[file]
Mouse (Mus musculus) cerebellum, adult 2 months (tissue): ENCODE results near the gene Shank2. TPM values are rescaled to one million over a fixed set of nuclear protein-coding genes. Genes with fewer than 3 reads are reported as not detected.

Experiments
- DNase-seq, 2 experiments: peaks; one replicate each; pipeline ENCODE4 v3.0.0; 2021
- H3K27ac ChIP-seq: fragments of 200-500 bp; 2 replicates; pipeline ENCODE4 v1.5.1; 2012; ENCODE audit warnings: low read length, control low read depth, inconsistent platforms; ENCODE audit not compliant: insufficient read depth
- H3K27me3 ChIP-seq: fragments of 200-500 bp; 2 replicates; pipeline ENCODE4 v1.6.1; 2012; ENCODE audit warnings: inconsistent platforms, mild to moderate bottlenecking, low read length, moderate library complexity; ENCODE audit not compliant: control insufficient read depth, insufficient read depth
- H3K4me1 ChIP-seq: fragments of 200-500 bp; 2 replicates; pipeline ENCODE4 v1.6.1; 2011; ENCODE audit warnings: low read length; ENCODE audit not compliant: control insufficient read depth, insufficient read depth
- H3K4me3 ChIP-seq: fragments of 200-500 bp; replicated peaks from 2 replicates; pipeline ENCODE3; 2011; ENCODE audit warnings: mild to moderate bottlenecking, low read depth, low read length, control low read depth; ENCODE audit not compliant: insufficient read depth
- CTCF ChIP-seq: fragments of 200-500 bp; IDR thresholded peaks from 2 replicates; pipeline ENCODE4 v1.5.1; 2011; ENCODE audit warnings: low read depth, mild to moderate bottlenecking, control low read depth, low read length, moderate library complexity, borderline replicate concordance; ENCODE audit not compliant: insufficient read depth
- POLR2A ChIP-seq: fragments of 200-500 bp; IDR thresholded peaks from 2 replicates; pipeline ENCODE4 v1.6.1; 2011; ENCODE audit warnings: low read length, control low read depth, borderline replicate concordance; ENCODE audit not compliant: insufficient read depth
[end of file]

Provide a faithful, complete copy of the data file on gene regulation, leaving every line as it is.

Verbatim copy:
Mouse (Mus musculus) cerebellum, adult 2 months (tissue): ENCODE results near the gene Shank2. TPM values are rescaled to one million over a fixed set of nuclear protein-coding genes. Genes with fewer than 3 reads are reported as not detected.

Experiments
- DNase-seq, 2 experiments: peaks; one replicate each; pipeline ENCODE4 v3.0.0; 2021
- H3K27ac ChIP-seq: fragments of 200-500 bp; 2 replicates; pipeline ENCODE4 v1.5.1; 2012; ENCODE audit warnings: low read length, control low read depth, inconsistent platforms; ENCODE audit not compliant: insufficient read depth
- H3K27me3 ChIP-seq: fragments of 200-500 bp; 2 replicates; pipeline ENCODE4 v1.6.1; 2012; ENCODE audit warnings: inconsistent platforms, mild to moderate bottlenecking, low read length, moderate library complexity; ENCODE audit not compliant: control insufficient read depth, insufficient read depth
- H3K4me1 ChIP-seq: fragments of 200-500 bp; 2 replicates; pipeline ENCODE4 v1.6.1; 2011; ENCODE audit warnings: low read length; ENCODE audit not compliant: control insufficient read depth, insufficient read depth
- H3K4me3 ChIP-seq: fragments of 200-500 bp; replicated peaks from 2 replicates; pipeline ENCODE3; 2011; ENCODE audit warnings: mild to moderate bottlenecking, low read depth, low read length, control low read depth; ENCODE audit not compliant: insufficient read depth
- CTCF ChIP-seq: fragments of 200-500 bp; IDR thresholded peaks from 2 replicates; pipeline ENCODE4 v1.5.1; 2011; ENCODE audit warnings: low read depth, mild to moderate bottlenecking, control low read depth, low read length, moderate library complexity, borderline replicate concordance; ENCODE audit not compliant: insufficient read depth
- POLR2A ChIP-seq: fragments of 200-500 bp; IDR thresholded peaks from 2 replicates; pipeline ENCODE4 v1.6.1; 2011; ENCODE audit warnings: low read length, control low read depth, borderline replicate concordance; ENCODE audit not compliant: insufficient read depth